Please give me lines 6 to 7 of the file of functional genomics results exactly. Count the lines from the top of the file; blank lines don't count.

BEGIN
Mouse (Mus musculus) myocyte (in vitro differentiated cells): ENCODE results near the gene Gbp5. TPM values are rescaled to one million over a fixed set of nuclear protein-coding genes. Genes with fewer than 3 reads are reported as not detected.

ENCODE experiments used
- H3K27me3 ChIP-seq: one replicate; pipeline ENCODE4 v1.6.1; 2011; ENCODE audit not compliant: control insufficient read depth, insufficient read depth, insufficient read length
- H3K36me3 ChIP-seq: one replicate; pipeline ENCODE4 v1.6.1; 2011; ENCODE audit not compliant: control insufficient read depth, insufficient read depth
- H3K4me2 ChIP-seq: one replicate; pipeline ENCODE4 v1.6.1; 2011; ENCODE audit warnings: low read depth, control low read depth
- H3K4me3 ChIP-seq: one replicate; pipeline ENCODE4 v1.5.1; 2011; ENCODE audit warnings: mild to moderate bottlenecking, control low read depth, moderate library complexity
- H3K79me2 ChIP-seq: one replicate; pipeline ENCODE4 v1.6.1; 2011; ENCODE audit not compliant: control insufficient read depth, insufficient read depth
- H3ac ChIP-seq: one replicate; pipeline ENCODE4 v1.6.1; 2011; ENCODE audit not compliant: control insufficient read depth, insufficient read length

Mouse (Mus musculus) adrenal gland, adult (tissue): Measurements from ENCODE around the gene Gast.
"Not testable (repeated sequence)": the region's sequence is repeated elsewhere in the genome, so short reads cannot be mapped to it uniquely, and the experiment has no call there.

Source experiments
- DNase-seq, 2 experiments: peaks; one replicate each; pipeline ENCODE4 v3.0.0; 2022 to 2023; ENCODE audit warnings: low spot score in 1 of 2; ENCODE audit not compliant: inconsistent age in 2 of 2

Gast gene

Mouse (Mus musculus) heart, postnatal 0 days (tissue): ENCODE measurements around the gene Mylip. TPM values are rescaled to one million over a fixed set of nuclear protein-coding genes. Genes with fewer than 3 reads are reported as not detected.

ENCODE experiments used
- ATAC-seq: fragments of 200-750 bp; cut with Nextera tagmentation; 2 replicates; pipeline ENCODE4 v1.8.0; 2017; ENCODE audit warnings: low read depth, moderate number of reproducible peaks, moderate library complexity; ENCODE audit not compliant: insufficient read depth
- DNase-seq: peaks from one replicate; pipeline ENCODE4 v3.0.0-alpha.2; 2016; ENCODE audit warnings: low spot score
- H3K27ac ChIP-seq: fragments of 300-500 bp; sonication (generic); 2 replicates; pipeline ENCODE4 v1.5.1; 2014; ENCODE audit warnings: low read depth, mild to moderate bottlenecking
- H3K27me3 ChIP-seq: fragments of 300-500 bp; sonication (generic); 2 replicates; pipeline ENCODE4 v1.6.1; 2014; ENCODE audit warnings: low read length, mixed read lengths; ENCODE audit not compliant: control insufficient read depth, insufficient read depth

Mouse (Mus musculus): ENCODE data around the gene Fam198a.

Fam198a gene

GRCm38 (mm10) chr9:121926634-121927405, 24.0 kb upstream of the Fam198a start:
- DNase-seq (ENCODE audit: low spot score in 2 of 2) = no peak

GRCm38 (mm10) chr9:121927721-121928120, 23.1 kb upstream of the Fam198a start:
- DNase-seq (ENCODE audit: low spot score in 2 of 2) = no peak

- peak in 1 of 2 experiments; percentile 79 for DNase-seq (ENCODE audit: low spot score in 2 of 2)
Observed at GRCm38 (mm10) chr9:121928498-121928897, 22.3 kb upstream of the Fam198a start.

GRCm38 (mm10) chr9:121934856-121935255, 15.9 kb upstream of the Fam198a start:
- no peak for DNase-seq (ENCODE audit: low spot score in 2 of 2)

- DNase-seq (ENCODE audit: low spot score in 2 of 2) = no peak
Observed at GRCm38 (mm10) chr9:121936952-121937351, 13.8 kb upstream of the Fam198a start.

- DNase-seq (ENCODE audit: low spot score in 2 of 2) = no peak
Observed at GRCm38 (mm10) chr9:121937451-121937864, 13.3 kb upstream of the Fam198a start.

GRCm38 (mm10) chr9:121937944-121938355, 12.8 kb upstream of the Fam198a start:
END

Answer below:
- H3K4me3 ChIP-seq: one replicate; pipeline ENCODE4 v1.5.1; 2011; ENCODE audit warnings: mild to moderate bottlenecking, control low read depth, moderate library complexity
- H3K79me2 ChIP-seq: one replicate; pipeline ENCODE4 v1.6.1; 2011; ENCODE audit not compliant: control insufficient read depth, insufficient read depth